[secdir] Secdir last call review of draft-ietf-roll-efficient-npdao-10

Brian Weis via Datatracker <noreply@ietf.org> Wed, 22 May 2019 05:31 UTC

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Subject: [secdir] Secdir last call review of draft-ietf-roll-efficient-npdao-10
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Reviewer: Brian Weis
Review result: Has Issues

I have reviewed this document as part of the security directorate's ongoing
effort to review all IETF documents being processed by the IESG. These comments
were written primarily for the benefit of the security area directors. Document
editors and WG chairs should treat these comments just like any other last call
comments.

This document addresses a reliability problem with removing routes in RPL.
Currently, when a node in the network determines to change the route by which
data is delivered to itself, it sends an “add route” message (DAO) to the new
upstream adjacency indicating that this its new route. It also sends a “delete
route” message (NPDAO)  to the old upstream adjacency indicating that the old
route is to be torn down. Both the DAO and NPDAO are to be forwarded upstream
by the receiving adjacencies until they reach a common ancestor. However, if
the NPDAO message gets lost then data sent to the node may fail because the its
no longer listening the adjacency beginning the old path.

To solve this reliability problem, this document defines a new Destination
Cleanup Option (DCO) message that is initiated from a common parent to both the
old and new routes. When the common ancestor sees a request to send a DCO come
upstream from a node, it creates and sends a DCO down the path where the NPDAO
should have come. Thus, the new DCO downsteam message should make up for a loss
of a potential lost NPDAO upstream message.

RPL is a distance vector protocol. In most distance vector protocols, each node
summarizes its routing table and sends the summary to their peers. From a
security perspective, the peers receiving these messages can at best validate
that the information was provided by a trusted peer but they cannot validate
whether the routing summary or any other information in the message (e.g, the
message header) is accurate or not. They cannot validate messages sent from a
“peer of a peer” or further along the graph. So if any previous node  in the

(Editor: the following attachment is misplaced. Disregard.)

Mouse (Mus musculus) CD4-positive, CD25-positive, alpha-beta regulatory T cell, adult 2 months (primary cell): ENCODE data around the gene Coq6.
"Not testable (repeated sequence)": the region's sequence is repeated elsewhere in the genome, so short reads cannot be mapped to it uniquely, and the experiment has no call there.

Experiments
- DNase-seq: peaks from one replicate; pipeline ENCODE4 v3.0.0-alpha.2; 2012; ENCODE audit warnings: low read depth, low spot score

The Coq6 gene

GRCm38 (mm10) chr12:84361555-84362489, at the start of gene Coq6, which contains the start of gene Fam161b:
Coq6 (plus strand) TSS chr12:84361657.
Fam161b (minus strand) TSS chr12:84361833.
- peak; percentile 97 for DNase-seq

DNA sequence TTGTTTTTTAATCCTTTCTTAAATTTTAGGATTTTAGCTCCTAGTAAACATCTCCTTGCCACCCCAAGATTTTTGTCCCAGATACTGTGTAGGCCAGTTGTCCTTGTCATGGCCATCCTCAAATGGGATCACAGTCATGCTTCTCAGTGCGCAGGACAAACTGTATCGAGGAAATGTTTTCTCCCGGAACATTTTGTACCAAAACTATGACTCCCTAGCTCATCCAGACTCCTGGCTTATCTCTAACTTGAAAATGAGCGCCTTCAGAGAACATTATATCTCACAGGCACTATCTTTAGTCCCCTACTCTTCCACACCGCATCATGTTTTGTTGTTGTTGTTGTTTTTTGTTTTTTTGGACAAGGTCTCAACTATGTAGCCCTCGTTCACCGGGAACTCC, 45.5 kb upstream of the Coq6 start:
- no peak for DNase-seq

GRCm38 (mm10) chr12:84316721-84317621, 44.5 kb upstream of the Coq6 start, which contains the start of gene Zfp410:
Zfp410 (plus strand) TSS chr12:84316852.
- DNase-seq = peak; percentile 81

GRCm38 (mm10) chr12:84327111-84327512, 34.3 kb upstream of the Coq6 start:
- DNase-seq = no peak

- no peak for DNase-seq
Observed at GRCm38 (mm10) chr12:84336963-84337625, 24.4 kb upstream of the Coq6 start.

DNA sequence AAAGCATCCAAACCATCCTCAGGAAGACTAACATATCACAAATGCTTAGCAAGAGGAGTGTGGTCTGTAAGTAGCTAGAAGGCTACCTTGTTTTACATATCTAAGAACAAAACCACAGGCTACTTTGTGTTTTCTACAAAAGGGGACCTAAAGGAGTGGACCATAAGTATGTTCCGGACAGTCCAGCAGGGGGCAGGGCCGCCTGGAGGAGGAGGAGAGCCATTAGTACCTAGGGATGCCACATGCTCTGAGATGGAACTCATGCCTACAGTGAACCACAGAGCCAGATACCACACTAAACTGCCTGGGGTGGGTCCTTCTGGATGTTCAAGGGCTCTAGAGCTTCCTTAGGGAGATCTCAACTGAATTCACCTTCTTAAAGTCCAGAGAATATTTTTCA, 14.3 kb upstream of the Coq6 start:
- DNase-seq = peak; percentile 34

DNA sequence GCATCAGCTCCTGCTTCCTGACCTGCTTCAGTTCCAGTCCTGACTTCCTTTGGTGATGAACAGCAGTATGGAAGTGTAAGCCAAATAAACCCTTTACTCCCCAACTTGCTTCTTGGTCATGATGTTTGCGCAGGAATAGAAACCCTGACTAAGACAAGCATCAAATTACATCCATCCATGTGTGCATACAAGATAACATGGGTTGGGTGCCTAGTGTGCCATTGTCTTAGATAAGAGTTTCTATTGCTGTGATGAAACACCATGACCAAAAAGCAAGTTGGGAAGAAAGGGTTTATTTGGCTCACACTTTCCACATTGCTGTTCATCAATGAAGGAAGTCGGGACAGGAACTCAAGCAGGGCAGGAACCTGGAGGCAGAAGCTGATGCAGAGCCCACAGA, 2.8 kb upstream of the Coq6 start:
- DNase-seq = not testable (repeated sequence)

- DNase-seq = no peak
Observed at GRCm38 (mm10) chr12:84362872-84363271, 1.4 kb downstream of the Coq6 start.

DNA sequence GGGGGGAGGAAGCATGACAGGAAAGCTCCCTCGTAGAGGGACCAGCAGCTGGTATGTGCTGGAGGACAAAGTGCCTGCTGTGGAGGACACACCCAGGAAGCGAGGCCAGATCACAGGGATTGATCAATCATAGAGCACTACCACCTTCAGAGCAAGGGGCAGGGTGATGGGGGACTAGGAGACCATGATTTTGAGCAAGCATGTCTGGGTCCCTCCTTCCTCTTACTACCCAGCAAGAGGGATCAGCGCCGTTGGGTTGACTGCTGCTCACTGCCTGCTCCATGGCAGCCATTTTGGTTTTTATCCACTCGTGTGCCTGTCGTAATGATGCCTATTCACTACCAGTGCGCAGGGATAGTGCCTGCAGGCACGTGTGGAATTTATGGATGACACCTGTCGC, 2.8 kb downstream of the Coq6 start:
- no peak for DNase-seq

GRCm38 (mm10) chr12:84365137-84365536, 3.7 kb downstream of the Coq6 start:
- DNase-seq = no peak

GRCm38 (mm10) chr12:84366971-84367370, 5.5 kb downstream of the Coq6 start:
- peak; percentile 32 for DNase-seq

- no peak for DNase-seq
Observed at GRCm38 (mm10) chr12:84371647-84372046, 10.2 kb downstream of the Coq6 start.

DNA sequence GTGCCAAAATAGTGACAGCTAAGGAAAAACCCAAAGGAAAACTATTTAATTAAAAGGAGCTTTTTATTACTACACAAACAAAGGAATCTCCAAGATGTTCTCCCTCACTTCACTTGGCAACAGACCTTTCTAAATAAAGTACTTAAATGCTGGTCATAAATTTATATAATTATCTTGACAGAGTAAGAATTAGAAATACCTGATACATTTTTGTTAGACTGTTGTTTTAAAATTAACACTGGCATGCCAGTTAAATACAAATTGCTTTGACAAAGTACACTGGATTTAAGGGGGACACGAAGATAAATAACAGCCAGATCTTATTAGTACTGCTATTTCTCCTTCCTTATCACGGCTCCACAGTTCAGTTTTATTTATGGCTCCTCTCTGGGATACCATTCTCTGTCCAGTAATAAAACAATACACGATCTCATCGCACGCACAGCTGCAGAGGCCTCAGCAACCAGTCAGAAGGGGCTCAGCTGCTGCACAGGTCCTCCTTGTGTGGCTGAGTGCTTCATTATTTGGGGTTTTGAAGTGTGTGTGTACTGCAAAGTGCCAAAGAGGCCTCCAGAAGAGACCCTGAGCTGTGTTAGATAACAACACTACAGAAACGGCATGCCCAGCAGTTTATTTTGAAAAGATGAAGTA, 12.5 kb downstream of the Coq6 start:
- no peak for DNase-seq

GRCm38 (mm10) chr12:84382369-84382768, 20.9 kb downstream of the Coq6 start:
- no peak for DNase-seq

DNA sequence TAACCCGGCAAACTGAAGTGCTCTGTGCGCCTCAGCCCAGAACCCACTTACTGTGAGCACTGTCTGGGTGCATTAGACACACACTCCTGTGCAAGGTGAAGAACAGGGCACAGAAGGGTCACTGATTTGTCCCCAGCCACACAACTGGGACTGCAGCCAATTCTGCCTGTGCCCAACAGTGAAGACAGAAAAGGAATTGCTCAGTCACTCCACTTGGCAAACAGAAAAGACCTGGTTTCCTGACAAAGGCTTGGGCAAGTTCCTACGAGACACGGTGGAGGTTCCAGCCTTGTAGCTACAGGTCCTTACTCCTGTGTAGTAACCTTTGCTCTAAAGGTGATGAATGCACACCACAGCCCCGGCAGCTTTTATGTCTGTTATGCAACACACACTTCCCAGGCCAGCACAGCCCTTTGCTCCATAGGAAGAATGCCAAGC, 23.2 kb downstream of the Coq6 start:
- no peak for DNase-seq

graph lied than the lie is propagated. I believe RPL also works this way,
although I’d be happy to be corrected and it could change the results of this
review.

>From a security considerations perspective then, we can’t usually expect more
than for a node to validate that a trusted peer has sent this data. RPL can
validate this using a MAC (keyed by either a group or pair-wise key,  or a
digital signature. This document describes these options, and this is good.
However, note that there doesn't seem to be a facility for verifying that any
part of the message propagated by a "peer of a peer", etc. is accurate.

However, I believe that the network flow of this DCO brings in some additional
risks in the context of a distance vector protocol.  The security
considerations does mention that a rogue ancestor could imitate a malicious
route invalidation, and that’s a good statement. But I think the risk goes
beyond that.

This document adds a signal (the “I” bit) to an upstream RPL routing message.
This “I” bit indicates that any ancestor should invalidate any previous routes
that it has.  The intent is for the node initiating a legitimate routing change
to request an ancestor having more than one downstream route to that node to
send a DCO down the old route. But if any node along the path can create this
header, then not only the initiating node can add the "I" bit — any malicious
node forwarding the RPL frame upstream can also add it. That would (I think for
the first time) allow a malicious node to explicitly cause another off-path
route to be destroyed — potentially leaving a target with no routes to it at
all. This attack should be described in the security considerations as a risk. 
It’s at a very least a problem when all of the nodes share a MAC key, and if
I’m correct that only neighbor MACs or signatures are verified in RPL then it’s
a problem even if the secure version of messages is deployed because a “peer of
a peer” or earlier node could have added the “I” bit.

Another aspect of this new network flow is that previously a node could have
protected itself from attacks deleting routes by only accepting a change of
route from an adjacency representing the routed path. Spoofed “delete path”
messages could be ignored from other adjacencies. That seems no longer possible
with the DCO, since by definition it comes downstream rather than upstream
direction from the node (possibly) changing its routes. If there’s any
operational mitigation possible by which a node could protect itself against
spoofed “delete path” messages then this should be added to security
considerations.